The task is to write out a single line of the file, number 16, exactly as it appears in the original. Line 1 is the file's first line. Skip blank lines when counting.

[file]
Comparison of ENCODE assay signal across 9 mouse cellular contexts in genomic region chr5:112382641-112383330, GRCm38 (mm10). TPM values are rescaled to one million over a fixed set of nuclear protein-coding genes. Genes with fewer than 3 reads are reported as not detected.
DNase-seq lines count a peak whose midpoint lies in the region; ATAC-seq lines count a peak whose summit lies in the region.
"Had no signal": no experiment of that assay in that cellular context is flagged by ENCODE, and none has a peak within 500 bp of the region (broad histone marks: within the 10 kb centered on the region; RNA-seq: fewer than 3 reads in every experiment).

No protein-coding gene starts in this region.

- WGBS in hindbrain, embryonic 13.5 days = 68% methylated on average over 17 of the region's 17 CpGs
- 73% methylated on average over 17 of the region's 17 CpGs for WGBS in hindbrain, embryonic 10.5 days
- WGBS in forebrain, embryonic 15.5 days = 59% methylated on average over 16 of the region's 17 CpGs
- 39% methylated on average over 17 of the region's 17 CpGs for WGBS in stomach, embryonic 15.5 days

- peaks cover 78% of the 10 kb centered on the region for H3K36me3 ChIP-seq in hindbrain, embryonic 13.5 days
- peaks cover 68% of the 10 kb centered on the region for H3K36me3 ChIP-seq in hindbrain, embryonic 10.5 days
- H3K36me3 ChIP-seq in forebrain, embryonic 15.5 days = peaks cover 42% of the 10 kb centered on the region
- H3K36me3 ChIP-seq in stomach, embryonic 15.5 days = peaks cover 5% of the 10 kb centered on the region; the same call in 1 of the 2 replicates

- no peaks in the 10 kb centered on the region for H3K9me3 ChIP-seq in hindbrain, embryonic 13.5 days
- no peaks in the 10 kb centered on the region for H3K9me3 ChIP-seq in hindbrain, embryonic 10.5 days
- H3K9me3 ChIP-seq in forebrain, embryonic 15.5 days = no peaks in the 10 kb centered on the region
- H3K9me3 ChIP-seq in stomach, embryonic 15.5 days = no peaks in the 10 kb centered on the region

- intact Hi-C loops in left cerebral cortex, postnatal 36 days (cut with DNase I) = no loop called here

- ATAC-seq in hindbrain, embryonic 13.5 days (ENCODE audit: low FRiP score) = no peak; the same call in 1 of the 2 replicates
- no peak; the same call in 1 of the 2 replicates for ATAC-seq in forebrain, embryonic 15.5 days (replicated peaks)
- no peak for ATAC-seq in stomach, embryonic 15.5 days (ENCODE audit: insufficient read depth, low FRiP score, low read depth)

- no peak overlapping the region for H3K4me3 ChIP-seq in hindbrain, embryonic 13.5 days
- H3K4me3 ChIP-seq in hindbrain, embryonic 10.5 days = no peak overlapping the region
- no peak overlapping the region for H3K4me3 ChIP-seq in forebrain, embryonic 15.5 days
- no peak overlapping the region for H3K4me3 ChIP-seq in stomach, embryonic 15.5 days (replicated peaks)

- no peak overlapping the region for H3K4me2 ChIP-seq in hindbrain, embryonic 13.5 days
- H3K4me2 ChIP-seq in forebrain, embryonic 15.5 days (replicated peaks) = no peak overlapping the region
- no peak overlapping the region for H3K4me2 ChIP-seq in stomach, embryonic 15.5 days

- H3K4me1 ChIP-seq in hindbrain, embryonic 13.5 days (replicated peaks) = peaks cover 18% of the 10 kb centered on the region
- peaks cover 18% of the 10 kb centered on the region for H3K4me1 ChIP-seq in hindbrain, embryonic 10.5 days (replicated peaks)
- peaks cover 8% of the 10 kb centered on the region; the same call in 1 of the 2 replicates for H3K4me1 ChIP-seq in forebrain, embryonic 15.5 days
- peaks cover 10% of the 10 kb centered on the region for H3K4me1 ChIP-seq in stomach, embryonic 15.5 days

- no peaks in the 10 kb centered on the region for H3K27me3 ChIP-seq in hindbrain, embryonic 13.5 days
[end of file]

- H3K9me3 ChIP-seq in stomach, embryonic 15.5 days = no peaks in the 10 kb centered on the region